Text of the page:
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[Hell for Leather] Run & Rest - 70s Narcs

Started by Sebastian K. Hickey, May 25, 2010, 12:16:42 AM

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Sebastian K. Hickey

Last week I got another chance to playtest Hell for Leather, this time dressed in golden medallions and gorgeous sideburns.

We built the Frame (world and setting) quickly, but this time we ran with the first idea that came along (70s narcotics unit gone bad) rather than using the Quick Framing rules. Once you use those rules a couple of times, you get educated—if you haven't read them, here's how they work: no one says "no" and you bid to make suggestions. Soon enough, if you realise what's going on, you can do without them. I like that. It's like there's a little teacher in my book, doing a tutorial on how to run better games. I don't remember putting him there, but he's there nonetheless. Thanks game.

Backdrop Problems
I was anxious about the chaos of play. It's all fine when everyone plays the same, but sometimes (ahem) you get a group of people who want different things at different times. For example, three people want an action scene and two want to explore character. If there are tools there for individuals to take over the flow of the game, and there are differences in expectation, then the game will slosh all over itself as individual players tug it from one direction to another.

For example, I chose a bar for the Backdrop (scene) and I positioned the other characters in that bar so that one of the characters was being accosted by the local drunks. Immediately, Eoin changed the Backdrop. Now it was an hour later and the characters had the key to a truck. Whoa! Whoa! Whoa! Where was my scene? It had vanished in a puff of smoke, because one player wanted something different and they had the authority to change it. Even though my scene was predictable and crass, it was still my scene. My ideas should count, even if they're a bit rubbish.

This pattern has been repeating over the last few playtests: someone says one thing and then gets overruled. The mechanics support it, reward it even. Of course, finding this out was a real nugget of gold. I've been able to come up with a much better solution since.

But before I go into that, I'll just talk briefly about the new characterisation scenes, which I had provisionally called "time-outs."

In this playtest, each character had to pick an "agenda." This was a simple motivation targeted against another character. During character creation, all the players were being asked what they wanted from another character, and why. Playing a 70s narc unit gone bad, we had a couple of angles: There was Guy the Addict who wanted to find out about the hidden stash from Ray; Ray the Thuggish Follower who wanted gain respect from James; and James the Lieutenant who wanted to turn Guy into a scapegoat.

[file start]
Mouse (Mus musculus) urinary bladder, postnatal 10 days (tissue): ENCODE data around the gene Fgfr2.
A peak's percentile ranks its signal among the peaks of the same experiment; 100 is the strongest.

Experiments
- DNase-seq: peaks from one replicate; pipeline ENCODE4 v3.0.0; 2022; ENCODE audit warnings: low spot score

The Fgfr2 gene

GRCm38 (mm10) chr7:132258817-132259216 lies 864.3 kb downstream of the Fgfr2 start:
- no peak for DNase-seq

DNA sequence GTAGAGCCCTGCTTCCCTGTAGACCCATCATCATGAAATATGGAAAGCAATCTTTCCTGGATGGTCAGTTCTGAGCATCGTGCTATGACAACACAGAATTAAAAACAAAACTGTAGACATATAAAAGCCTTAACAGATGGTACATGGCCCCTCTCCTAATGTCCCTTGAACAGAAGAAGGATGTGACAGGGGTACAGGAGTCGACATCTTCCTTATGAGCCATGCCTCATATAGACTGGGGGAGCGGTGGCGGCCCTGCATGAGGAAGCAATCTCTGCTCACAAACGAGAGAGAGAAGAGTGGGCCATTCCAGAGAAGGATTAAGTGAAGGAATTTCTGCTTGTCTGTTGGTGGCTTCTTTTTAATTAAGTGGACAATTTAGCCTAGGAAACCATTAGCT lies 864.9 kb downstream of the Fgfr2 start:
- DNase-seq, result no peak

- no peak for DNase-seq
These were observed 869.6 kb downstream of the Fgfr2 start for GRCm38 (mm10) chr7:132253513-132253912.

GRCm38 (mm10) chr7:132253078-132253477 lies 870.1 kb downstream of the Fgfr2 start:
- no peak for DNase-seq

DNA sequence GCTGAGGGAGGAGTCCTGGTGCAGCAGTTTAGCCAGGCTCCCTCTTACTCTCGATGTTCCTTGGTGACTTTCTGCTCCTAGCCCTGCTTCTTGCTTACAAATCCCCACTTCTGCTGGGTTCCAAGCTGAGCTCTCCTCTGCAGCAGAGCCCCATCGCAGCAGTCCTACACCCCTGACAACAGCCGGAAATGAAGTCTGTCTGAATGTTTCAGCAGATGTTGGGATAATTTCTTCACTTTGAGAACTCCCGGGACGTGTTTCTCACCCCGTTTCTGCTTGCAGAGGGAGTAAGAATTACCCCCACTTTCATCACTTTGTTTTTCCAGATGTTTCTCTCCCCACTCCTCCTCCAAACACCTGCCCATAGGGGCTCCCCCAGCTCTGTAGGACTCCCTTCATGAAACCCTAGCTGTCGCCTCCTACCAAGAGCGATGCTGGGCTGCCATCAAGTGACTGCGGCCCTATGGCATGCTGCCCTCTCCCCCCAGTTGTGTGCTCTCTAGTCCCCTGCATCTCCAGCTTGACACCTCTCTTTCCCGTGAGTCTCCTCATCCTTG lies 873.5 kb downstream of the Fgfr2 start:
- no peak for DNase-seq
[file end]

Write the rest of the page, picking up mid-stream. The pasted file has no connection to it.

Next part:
There was a much greater sense of depth from this playtest. We had interesting conflict. This was enhanced by the time-out rules, where a player could call for a special kind of scene to see whether or not a character could reconcile his agenda. The mechanical effect was that a player could reduce the height of the Heat (the stack of wobbly dice) depending on how the agenda was resolved.

Although time-outs hadn't fixed the bigger issue, they opened the door for my next decision, which I'll go through briefly.

Run or Rest?
I had this outstanding problem: players could negatively derail an idea too easily. The solution was to put one person temporarily in charge of a scene's purpose, while at the same time rewarding suggestions and other kinds of contribution[1].

Yawn (rules stuff): One player chooses a scene type: Run (plot) or Rest (character). If there's a Run Scene, the player must state the Scene's Objective. Players now play out that Scene according to the Objective.

What the hell does that mean? It means, "this is a Run Scene, it's set in a bar, and it ain't over until someone gets the keys to the army truck." It means, "do my idea!" It means, "you'll get your turn, but until then, make my turn awesome!"

Yawn (rules stuff): If there's a Rest Scene (these replace the time-out rules), one player's character tries to convince another player's character to betray his own Flaw. If he succeeds, the Flaw is changed, the character gets a Trauma and the Heat goes down. If he fails, the Heat goes up.

And what the hell is all that Trauma nonsense and Flaws and stuff? It means, "we're in a truck and I'm trying to convince your Cowardly character to get on top and fire at the helicopters." It means that if you go with it, you're not Cowardly any more, but instead you're Bloodthirsty or Arrogant. It also means that you'll be rolling dice with your off-hand and will probably get killed. Soon.

I'm sure that these rules temper the chaos. I'm also sure that they expose characterisation. I'm not sure, however, if there will be too much front-loading and pre-play.

Anyway, here's the Frame:

Prologue: Gameshow, 70s, Hyperviolent
Adversary: The Network
Gore Threshold: 5
Connection: Narcotics unit gone bad

Drop-Off: Highway, busted prison van
Objective: Manhattan Network HQ
Checkpoint 1: Find Captain Kessler
Checkpoint 2: Escape Cartel Ambush
Checkpoint 3: Kidnap the D.A. and his family

Playtime: 2.5 Hours, Players: 3, Ruleset: 1.06

1 It looks a lot like the PTA scene rig—its funny and rewarding how you accidentally start to understand the patterns in other design.